The wRap


Your World in 10 - July 12, 2012 Edition

Power Balance

1. Clinton, ASEAN & China



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ARF, the ASEAN Regional Forum, holds its annual meeting Thursday. It is the only body which pulls together the major players globally into the Association of Southeast Asian Nations security issues. Front and center: the US role in balancing perceived Chinese aggressions but it's got its own history to deal with in the region. US Secretary of State Hillary Clinton stopped in Laos Wednesday, the first time a top American diplomat has visited the country in 57 years. She visited an artificial limb center and saw stark reminders of the Vietnam war.


Read more about Laos on the New York Times and about the US role in regional security on Rappler.




Conflict

2. Split on South China Sea



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The ten members of the Association of Southeast Asian Nations (ASEAN) focus on the disputes that may flare into open conflict in the South China Sea. The group is sharply divided on a code of conduct it began a decade ago which now faces renewed commitment after open flare-ups between China, the Philippines & Vietnam. 4 ASEAN nations as well as Taiwan and China claim disputed areas. Sources say the Philippines is pushing ASEAN to mention the Scarborough Shoal dispute but is facing resistance. The US wants ASEAN "to clearly outline its position on Scarborough Shoal" and "to complete a regional code of conduct in a timely fashion."

Read more about the debate and the Philippines & US positions - all on Rappler.




Goodbye

3. Zsaza breaks down, sings for Dolphy



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It was a heartbreaking moment when Zsazsa Padilla, Dolphy's long-time partner, broke down, gasped for air and walked offstage at Wednesday's necrological services. The unbearable moment was even more pronounced because seconds before, her beautiful voice rang out clearly as she sang a Kenny Rogers song that left those listening in tears: I can't remember when you weren’t there / When I didn’t care for anyone but you / I swear, we've been through everything there is / Can’t imagine anything we’ve missed / Can’t imagine anything the two of us won’t do / Through the years, you’ve never let me down / You’ve turned my life around / The sweetest days I found, I found with you / Through the years, I’ve never been afraid / I love the life we’ve made / Im so glad I stayed right here with you / Through the years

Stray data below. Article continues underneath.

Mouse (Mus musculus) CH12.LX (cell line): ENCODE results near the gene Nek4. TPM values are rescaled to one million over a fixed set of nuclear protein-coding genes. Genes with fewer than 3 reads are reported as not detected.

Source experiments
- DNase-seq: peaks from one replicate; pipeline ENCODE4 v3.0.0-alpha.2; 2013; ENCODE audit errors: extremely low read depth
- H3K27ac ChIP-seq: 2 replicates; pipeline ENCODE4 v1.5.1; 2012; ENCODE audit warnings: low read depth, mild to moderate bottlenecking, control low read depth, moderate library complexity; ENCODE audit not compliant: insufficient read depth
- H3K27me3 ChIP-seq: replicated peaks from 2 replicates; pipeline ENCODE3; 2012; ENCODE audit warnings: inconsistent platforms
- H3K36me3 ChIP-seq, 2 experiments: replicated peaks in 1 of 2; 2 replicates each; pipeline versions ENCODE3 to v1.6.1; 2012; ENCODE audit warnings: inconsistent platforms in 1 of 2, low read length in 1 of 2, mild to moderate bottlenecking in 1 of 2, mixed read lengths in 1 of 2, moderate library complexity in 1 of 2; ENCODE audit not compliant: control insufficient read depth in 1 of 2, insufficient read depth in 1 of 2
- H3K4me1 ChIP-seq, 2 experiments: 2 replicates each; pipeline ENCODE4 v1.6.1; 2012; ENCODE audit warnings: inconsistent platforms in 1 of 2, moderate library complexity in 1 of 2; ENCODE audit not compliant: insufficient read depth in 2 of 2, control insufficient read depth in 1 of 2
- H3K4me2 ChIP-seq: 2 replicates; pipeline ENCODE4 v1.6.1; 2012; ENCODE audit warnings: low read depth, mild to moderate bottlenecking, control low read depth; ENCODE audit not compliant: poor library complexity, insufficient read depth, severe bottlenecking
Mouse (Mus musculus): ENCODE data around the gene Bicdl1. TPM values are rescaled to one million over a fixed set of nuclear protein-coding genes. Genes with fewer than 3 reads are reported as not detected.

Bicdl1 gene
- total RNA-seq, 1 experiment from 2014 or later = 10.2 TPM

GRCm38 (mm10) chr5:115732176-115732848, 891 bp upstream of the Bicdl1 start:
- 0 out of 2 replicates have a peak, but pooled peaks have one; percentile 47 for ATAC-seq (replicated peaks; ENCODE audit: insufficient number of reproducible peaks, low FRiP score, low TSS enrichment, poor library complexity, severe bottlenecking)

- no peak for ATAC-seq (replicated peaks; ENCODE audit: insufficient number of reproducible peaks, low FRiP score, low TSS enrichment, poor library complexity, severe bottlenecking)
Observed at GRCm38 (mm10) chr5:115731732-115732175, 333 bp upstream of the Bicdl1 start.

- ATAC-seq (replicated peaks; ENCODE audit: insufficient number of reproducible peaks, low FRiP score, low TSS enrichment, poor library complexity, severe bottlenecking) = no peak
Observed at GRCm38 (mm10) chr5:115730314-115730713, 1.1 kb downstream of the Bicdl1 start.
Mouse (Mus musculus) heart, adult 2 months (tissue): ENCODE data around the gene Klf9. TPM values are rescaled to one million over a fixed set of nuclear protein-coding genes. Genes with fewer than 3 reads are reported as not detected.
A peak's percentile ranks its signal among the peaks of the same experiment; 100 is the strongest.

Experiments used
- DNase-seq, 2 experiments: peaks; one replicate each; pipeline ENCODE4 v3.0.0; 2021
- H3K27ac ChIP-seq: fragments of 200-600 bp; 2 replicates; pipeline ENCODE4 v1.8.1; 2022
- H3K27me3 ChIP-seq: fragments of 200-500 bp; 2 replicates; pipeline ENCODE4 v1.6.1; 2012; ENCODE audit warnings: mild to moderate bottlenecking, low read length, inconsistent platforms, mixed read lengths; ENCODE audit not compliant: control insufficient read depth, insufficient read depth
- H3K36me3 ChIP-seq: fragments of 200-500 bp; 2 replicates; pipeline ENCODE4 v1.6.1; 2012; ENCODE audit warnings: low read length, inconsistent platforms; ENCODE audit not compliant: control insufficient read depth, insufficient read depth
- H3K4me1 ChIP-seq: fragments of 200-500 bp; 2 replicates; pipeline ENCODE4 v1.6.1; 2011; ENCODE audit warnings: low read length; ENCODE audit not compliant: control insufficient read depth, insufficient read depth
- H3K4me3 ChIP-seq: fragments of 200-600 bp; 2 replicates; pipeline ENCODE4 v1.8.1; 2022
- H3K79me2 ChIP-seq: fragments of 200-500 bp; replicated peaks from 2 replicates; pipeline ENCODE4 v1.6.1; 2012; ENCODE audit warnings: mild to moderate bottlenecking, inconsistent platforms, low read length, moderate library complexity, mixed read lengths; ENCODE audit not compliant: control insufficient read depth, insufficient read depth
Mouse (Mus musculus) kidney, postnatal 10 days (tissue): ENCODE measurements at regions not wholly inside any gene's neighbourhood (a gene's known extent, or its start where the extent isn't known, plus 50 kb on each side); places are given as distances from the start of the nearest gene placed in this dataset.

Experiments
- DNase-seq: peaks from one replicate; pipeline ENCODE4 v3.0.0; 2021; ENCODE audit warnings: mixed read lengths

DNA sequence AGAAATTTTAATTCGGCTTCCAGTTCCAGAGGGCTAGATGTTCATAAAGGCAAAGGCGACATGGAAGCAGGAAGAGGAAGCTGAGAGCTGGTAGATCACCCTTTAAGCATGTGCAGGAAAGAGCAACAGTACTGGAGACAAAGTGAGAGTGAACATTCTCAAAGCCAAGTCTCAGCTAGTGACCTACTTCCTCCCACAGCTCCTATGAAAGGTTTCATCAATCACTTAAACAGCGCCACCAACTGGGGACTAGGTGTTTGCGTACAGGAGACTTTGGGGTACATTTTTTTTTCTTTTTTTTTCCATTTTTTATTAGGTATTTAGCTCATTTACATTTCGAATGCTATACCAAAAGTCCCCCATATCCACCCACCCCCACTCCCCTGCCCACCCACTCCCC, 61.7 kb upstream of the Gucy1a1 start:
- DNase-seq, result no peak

Read more on Rappler.




Mining

4. EO 79 'not perfect but very good'



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A long-awaited and delayed Executive Order outlining this administration's positions on sustainable mining was released this week. The Philippines has the fifth largest mineral reserves around the world, but little of the existing revenues go to the Filipino people under existing laws. Mining has also become extremely controversial in recent years, with groups calling for a total mining ban. Much needs to be fixed, and Ateneo School of Government's Dean Tony La Vina and Atty. Alaya de Leon tell us why EO 79 is "not perfect but very good."


Read more on Rappler.




Power Struggle

5. Egypt's Parliament in legal limbo



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A chaotic power struggle between its military and the Muslim Brotherhood is creating deep fissures in Egypt's fledgling government, effectively pushing its Parliament into legal limbo. After Egypt's highest court dissolved the Islamist-led Parliament last month, newly elected President Mohamed Morsi reinstated it on Sunday, paving the way for the People's Assembly to meet Tuesday. Then Supreme Constitutional Court annulled President Morsi's Sunday decree. If this holds, Egypt's military will appoint a new one.


Read more on Rappler.




Defection #2